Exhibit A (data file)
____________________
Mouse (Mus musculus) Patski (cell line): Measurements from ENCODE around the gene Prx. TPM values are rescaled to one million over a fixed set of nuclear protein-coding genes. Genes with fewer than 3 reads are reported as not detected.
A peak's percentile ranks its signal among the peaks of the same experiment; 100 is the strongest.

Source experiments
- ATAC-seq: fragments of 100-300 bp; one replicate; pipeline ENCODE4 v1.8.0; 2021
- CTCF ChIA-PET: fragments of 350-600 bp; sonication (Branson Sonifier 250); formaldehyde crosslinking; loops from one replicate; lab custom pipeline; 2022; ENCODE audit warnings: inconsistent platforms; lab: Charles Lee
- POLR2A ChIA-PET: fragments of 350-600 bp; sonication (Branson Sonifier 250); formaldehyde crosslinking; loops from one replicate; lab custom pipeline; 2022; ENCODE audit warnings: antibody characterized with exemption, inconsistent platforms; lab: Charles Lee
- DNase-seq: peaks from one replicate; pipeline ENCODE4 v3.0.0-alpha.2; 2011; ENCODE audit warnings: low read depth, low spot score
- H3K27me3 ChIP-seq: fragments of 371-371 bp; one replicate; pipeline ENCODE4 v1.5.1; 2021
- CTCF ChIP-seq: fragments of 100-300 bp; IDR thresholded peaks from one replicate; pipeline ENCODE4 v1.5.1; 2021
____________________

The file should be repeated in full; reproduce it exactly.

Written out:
Mouse (Mus musculus) Patski (cell line): Measurements from ENCODE around the gene Prx. TPM values are rescaled to one million over a fixed set of nuclear protein-coding genes. Genes with fewer than 3 reads are reported as not detected.
A peak's percentile ranks its signal among the peaks of the same experiment; 100 is the strongest.

Source experiments
- ATAC-seq: fragments of 100-300 bp; one replicate; pipeline ENCODE4 v1.8.0; 2021
- CTCF ChIA-PET: fragments of 350-600 bp; sonication (Branson Sonifier 250); formaldehyde crosslinking; loops from one replicate; lab custom pipeline; 2022; ENCODE audit warnings: inconsistent platforms; lab: Charles Lee
- POLR2A ChIA-PET: fragments of 350-600 bp; sonication (Branson Sonifier 250); formaldehyde crosslinking; loops from one replicate; lab custom pipeline; 2022; ENCODE audit warnings: antibody characterized with exemption, inconsistent platforms; lab: Charles Lee
- DNase-seq: peaks from one replicate; pipeline ENCODE4 v3.0.0-alpha.2; 2011; ENCODE audit warnings: low read depth, low spot score
- H3K27me3 ChIP-seq: fragments of 371-371 bp; one replicate; pipeline ENCODE4 v1.5.1; 2021
- CTCF ChIP-seq: fragments of 100-300 bp; IDR thresholded peaks from one replicate; pipeline ENCODE4 v1.5.1; 2021